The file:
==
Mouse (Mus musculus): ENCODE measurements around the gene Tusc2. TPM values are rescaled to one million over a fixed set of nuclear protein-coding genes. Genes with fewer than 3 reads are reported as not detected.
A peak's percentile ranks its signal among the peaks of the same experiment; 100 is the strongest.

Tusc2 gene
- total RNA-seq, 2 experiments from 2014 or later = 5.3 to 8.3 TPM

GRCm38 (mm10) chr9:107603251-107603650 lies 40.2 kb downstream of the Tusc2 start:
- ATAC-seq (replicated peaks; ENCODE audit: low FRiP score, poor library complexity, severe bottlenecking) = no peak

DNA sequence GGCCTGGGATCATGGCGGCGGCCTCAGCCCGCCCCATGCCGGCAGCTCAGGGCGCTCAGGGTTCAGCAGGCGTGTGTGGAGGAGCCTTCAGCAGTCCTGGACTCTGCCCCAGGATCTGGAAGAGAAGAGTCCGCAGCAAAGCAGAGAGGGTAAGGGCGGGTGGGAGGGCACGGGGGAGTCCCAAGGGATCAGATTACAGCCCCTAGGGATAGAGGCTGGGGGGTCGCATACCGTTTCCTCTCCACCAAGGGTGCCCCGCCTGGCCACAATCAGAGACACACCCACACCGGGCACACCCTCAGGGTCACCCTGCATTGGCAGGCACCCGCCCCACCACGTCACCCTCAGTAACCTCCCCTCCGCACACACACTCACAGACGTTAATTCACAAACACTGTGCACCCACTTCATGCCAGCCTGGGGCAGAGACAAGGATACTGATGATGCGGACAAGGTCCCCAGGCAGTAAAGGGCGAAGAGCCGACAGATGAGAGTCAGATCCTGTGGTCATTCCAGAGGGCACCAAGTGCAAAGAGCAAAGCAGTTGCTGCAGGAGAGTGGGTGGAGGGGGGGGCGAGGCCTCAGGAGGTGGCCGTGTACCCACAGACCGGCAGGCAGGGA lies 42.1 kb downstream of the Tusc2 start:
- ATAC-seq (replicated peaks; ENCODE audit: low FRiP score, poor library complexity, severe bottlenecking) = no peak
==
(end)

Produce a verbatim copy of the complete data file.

Mouse (Mus musculus): ENCODE measurements around the gene Tusc2. TPM values are rescaled to one million over a fixed set of nuclear protein-coding genes. Genes with fewer than 3 reads are reported as not detected.
A peak's percentile ranks its signal among the peaks of the same experiment; 100 is the strongest.

Tusc2 gene
- total RNA-seq, 2 experiments from 2014 or later = 5.3 to 8.3 TPM

GRCm38 (mm10) chr9:107603251-107603650 lies 40.2 kb downstream of the Tusc2 start:
- ATAC-seq (replicated peaks; ENCODE audit: low FRiP score, poor library complexity, severe bottlenecking) = no peak

DNA sequence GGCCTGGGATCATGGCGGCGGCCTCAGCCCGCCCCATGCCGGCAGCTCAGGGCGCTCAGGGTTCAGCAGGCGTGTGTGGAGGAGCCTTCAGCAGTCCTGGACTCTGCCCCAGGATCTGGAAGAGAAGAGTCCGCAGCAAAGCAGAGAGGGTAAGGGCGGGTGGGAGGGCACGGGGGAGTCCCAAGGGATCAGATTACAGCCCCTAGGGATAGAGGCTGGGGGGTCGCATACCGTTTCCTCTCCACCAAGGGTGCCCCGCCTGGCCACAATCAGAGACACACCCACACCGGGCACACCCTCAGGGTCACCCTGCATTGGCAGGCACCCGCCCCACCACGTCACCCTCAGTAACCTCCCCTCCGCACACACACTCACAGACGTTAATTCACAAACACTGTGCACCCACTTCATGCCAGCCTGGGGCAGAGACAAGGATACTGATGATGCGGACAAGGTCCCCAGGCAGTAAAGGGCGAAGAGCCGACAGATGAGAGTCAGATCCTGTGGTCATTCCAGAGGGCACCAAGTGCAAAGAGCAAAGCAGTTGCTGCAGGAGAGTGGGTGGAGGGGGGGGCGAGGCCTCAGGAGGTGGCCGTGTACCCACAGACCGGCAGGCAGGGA lies 42.1 kb downstream of the Tusc2 start:
- ATAC-seq (replicated peaks; ENCODE audit: low FRiP score, poor library complexity, severe bottlenecking) = no peak